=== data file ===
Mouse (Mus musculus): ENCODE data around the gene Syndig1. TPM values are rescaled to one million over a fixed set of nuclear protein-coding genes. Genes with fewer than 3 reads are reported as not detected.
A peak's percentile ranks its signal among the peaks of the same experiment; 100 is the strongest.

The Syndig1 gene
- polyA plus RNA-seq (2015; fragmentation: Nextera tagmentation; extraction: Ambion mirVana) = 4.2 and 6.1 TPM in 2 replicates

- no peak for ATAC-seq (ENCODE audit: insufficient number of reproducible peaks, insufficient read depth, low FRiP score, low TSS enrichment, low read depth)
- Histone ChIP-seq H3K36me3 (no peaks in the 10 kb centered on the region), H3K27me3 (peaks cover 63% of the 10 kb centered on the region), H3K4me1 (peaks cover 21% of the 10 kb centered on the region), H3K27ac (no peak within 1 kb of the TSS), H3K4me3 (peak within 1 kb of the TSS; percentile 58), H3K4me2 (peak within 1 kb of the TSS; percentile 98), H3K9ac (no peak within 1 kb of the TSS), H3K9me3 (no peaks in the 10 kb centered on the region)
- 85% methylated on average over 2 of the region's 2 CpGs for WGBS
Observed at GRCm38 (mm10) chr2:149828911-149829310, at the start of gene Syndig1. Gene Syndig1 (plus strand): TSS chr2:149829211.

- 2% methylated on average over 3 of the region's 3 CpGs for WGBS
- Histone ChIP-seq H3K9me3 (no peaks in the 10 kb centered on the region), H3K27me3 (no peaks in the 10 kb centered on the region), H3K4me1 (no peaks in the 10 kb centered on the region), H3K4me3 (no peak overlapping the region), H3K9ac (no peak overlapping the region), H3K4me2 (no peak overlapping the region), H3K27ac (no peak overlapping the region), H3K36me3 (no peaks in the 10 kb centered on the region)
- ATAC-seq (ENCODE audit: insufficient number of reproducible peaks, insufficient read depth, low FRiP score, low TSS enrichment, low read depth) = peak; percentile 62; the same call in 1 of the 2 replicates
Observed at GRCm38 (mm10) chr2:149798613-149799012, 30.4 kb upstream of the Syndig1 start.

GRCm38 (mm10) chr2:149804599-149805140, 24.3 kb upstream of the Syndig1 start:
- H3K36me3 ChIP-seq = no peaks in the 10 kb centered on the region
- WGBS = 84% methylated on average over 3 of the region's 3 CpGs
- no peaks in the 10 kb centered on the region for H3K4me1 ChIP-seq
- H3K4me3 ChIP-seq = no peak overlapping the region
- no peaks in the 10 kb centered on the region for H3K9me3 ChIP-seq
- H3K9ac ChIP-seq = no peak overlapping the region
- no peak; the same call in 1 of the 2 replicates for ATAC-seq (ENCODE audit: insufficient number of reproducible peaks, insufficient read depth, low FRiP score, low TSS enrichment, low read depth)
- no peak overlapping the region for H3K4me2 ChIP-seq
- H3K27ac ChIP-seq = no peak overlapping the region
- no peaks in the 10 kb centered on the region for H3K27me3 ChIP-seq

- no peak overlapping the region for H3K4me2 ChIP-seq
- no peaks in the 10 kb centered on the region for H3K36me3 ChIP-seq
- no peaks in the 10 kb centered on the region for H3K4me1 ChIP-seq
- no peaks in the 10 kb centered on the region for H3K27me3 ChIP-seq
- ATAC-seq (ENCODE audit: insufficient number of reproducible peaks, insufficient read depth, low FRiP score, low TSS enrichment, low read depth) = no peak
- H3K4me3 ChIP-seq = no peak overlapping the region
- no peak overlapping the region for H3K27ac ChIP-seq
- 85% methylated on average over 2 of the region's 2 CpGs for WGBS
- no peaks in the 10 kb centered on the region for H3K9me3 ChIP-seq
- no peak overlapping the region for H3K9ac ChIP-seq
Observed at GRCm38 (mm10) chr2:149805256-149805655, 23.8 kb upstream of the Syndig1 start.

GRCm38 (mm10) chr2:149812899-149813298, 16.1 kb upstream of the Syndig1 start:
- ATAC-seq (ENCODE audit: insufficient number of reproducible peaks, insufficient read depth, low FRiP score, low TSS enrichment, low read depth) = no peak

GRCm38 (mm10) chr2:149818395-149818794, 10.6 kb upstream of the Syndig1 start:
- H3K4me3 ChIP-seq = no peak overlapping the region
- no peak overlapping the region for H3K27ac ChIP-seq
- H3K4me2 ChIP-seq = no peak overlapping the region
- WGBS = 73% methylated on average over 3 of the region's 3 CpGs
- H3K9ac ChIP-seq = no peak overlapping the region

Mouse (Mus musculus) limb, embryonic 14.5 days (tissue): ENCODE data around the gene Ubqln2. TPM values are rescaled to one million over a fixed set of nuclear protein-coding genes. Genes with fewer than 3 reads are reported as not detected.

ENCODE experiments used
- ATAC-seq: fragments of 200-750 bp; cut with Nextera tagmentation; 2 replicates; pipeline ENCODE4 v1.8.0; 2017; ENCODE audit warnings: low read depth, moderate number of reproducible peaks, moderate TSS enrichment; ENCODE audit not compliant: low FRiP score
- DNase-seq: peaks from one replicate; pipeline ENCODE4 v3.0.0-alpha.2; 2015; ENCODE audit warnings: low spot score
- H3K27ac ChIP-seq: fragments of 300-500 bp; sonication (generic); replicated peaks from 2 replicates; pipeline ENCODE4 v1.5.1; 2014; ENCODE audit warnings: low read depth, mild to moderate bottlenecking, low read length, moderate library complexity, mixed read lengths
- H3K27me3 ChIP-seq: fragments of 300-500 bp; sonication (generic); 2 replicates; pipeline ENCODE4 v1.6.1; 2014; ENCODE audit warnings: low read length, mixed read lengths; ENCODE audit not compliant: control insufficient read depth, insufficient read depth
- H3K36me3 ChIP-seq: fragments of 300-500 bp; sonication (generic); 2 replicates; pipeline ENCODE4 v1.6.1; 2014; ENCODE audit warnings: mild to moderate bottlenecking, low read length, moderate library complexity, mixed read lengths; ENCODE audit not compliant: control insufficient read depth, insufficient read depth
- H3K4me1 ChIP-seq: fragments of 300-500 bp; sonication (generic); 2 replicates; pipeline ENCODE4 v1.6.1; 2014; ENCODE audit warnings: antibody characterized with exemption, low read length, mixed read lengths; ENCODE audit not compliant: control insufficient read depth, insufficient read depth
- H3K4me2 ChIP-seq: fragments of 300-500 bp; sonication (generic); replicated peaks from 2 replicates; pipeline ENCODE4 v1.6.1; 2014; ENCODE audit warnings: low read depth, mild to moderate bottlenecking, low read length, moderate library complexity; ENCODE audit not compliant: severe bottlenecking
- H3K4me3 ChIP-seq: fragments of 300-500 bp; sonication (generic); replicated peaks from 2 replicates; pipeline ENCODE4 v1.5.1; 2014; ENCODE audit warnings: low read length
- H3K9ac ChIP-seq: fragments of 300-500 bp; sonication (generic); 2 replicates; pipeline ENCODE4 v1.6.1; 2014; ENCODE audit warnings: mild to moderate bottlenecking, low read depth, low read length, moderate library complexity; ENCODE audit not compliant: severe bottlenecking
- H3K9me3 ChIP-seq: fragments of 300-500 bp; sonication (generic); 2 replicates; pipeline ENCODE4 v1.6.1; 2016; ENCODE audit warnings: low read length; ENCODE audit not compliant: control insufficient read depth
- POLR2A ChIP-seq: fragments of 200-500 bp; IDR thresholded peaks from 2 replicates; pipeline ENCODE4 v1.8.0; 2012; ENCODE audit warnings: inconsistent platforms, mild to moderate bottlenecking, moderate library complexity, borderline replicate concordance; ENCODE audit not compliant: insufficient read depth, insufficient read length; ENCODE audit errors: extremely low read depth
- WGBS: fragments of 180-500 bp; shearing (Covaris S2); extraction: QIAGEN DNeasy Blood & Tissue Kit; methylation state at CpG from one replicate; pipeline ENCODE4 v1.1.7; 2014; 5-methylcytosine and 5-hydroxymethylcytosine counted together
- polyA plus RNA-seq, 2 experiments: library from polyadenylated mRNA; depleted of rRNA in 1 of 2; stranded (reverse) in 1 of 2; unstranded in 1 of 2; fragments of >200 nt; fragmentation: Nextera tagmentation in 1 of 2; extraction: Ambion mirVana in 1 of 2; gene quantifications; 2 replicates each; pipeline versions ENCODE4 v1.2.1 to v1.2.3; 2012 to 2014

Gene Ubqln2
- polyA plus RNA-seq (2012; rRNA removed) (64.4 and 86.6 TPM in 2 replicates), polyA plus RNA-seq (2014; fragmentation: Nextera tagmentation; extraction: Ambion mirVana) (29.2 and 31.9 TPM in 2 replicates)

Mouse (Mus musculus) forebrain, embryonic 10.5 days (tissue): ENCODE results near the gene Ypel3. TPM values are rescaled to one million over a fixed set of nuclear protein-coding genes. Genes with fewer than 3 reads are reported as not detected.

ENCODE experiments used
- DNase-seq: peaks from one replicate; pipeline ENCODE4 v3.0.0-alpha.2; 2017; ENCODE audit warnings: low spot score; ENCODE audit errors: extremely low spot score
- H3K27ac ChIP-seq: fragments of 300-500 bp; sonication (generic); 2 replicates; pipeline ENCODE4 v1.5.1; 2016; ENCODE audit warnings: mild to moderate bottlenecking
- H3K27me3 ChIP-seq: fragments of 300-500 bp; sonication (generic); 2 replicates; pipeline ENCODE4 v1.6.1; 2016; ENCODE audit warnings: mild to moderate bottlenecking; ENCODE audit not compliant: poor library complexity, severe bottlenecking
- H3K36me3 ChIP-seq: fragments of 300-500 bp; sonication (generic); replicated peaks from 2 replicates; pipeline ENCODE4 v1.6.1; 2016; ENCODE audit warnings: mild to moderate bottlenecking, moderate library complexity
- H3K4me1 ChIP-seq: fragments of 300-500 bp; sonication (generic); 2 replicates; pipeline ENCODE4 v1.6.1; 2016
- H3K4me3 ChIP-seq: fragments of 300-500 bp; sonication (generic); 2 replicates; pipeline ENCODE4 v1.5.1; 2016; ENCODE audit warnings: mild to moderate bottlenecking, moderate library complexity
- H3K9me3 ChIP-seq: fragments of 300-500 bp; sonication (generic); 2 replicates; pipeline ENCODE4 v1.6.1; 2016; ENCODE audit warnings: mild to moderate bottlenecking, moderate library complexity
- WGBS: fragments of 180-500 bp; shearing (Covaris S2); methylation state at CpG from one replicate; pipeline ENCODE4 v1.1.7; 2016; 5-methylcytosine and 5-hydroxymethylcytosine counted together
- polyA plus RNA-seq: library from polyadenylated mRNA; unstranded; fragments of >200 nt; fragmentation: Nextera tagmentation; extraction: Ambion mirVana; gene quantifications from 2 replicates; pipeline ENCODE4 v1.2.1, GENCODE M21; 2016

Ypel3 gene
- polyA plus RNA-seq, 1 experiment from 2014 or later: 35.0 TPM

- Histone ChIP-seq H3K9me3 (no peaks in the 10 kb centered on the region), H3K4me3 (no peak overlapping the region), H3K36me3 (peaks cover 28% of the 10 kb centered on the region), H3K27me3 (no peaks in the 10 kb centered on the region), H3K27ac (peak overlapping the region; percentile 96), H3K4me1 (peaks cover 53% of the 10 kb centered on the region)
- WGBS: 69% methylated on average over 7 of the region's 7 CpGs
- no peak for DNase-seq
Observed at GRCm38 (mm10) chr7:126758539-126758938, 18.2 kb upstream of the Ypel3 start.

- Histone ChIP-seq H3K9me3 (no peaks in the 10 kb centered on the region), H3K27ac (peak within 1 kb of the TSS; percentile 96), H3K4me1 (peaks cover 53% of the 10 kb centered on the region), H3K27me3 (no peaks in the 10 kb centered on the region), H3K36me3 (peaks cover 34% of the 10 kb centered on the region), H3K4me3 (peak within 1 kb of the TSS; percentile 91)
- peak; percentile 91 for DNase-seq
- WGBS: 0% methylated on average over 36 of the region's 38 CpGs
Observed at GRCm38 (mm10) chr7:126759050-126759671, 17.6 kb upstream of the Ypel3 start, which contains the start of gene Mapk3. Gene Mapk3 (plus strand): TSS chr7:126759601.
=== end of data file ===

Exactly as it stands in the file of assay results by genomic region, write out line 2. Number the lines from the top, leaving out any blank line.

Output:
A peak's percentile ranks its signal among the peaks of the same experiment; 100 is the strongest.